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Yoga Studio Harassment Prevention

July 18th, 2014

about harassmentBy Amruta Kulkarni, CYT 500

Like any other workplace, it is important for yoga teachers to stay up-to-date on harassment prevention, whether it is physical, sexual, verbal, or another form of harassment. With recent headlines seeming to indicate that harassment in the studio is on the rise, it’s especially imperative that instructors take steps to protect themselves and their students. One of the best ways to prevent harassment issues in the studio is to regularly engage in continuing education courses involving harassment recognition and prevention. Learning about the different types of harassment is key to preventing messy harassment scenarios in your own classes. Taking classes and educating yourself will ensure that all your students feel at ease in the studio, whether they are completely new to the practice or have been visiting your studio for years.

Verbal Harassment

Verbal harassment is a common complaint among people who feel they have been bullied or discriminated against. Verbal harassment can come from a teacher or a fellow student. As an instructor, it is your responsibility to watch out for verbal abuse in your classroom, whether it is something you say to your students or something you overhear in the studio. Inappropriate comments can include negative comments about someone’s weight or appearance, racial slurs or swears, and unwanted or inappropriate comments. Make sure that you set a good example by practicing compassionate, appropriate communication. You should also take charge of any verbal harassment between students and enforce a zero-tolerance bullying policy.

Sexual Harassment

Unfortunately, sexual harassment in yoga studios has been prevalent in news headlines as of late. As a yoga instructor, it is important to make sure your class is a safe and comfortable place for yoga students of any gender. It is a good idea to set up some ground rules for your studio before you even begin teaching, such as what clothing is appropriate for your class. This is especially important for hot yoga classes, where students may want to wear revealing bra tops or swimsuits. Sexual harassment issues can happen between students. If someone has a problem with another student making sexual comments, leering, or inappropriately flirting, do your best to find a solution. Moving a student to a different class can be an option for someone who feels harassed by another practitioner. In extreme cases, you can ask a student to leave if they are behaving inappropriately. Remember, this is your classroom and you want it to be a safe and welcoming environment for everyone, including yourself.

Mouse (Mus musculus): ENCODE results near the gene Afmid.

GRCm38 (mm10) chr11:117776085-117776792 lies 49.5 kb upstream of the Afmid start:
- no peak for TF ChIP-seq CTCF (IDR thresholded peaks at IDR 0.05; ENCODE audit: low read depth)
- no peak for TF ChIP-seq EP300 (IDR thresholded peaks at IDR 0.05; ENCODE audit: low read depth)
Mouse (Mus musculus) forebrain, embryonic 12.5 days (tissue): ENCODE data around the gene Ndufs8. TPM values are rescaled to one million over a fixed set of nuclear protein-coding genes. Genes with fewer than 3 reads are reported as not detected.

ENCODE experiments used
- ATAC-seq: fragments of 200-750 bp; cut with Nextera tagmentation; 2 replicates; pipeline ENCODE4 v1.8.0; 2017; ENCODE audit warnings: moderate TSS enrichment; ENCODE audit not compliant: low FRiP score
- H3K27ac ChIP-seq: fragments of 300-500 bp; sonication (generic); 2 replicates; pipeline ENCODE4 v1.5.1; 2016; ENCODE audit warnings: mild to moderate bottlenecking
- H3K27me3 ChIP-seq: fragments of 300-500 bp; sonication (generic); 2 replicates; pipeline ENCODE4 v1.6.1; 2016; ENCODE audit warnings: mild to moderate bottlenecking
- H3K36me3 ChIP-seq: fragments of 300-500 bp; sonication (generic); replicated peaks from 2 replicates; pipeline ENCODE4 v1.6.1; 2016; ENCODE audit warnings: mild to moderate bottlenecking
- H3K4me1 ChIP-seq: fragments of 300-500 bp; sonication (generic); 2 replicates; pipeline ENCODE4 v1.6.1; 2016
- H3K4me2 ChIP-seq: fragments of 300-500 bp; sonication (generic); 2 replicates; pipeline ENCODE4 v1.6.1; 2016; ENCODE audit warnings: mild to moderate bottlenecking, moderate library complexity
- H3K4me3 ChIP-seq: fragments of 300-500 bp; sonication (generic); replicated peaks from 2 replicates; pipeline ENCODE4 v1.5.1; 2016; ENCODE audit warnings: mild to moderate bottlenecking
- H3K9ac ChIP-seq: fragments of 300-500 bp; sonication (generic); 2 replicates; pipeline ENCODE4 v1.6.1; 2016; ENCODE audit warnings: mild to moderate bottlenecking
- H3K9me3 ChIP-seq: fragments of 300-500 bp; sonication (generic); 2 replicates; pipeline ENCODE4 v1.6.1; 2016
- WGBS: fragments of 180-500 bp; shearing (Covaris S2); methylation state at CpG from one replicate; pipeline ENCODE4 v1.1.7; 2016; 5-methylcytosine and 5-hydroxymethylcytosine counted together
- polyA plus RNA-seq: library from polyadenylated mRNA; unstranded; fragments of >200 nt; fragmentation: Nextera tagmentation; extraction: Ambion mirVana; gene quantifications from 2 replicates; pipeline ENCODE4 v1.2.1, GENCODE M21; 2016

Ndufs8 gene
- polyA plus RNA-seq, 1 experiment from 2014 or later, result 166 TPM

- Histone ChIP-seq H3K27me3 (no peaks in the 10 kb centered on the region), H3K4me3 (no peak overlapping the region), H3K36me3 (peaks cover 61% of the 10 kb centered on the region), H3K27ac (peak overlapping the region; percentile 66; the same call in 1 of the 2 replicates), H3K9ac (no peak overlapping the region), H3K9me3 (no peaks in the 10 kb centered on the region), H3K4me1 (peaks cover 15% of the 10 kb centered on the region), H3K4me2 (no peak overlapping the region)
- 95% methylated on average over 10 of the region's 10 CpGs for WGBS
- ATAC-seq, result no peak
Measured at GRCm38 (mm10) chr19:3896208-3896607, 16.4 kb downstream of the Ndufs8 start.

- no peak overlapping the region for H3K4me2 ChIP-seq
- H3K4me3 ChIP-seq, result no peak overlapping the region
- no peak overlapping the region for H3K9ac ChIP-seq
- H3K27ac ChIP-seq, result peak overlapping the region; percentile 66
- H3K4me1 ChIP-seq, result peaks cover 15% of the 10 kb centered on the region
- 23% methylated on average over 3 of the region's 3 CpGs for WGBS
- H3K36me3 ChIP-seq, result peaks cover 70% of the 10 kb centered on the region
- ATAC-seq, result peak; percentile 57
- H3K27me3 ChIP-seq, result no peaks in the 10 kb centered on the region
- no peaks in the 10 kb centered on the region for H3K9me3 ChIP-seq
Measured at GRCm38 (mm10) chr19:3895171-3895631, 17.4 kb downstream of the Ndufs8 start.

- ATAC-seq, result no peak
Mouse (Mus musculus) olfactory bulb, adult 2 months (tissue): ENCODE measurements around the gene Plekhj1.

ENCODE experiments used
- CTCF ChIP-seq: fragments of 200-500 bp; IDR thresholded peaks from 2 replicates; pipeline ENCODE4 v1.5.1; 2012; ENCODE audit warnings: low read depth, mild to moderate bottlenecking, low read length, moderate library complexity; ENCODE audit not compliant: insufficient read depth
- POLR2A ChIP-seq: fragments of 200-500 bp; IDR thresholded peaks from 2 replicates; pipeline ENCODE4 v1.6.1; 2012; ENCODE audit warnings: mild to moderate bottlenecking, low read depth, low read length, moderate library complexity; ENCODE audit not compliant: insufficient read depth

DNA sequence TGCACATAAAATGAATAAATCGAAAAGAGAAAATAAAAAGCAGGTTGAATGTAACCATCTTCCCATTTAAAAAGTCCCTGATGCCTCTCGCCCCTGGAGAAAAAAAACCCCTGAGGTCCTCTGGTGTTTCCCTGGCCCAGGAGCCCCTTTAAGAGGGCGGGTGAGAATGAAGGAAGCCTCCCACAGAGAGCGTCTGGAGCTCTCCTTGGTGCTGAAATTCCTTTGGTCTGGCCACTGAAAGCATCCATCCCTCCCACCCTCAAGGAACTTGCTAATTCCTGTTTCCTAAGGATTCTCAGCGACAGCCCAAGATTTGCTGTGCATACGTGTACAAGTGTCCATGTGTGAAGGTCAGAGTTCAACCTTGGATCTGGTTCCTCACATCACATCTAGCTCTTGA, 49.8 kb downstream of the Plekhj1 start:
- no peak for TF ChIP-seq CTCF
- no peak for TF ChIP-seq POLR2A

Physical Harassment

This type of harassment can happen anytime you touch a student, or if another student physically touches another practitioner in class. To avoid issues with physical harassment, make sure that your students are aware that they should not make any physical corrections to other students, even if they are more experienced. This is a job only for you, as the instructor of the session. In your various classes, try to remember which students are ok with getting physically corrected and which students do not like to be touched. If you are ever in doubt, ask. This will ensure your students always feel safe in your studio. Remember to be respectful of the student’s wishes, and never touch anyone who is not comfortable with physical corrections. While it may not seem like a big deal to you, other people may have a big problem with physical contact and this could cause them a great deal of stress.

Harassment issues are something that no one wants to deal with. However, as a yoga instructor, it’s important to be prepared in case some kind of harassment scenario occurs in your classroom. With the right tools at your disposal, you can easily resolve issues in the studio and move on to what is really important – the people and the practice.

© Copyright 2014 – Aura Wellness Center – Publications Division

See our testimonials to find out what our graduates have to say about our selection of distance learning yoga teacher certification programs.

If you are teaching a yoga class, a yoga school manager, blogger, e-zine, or website publisher, and are in need of quality content, please feel free to use my blog entries (articles). Please be sure to reprint each article, as is. Namaste!

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Teaching Physical Awareness in Yoga Classes

July 16th, 2014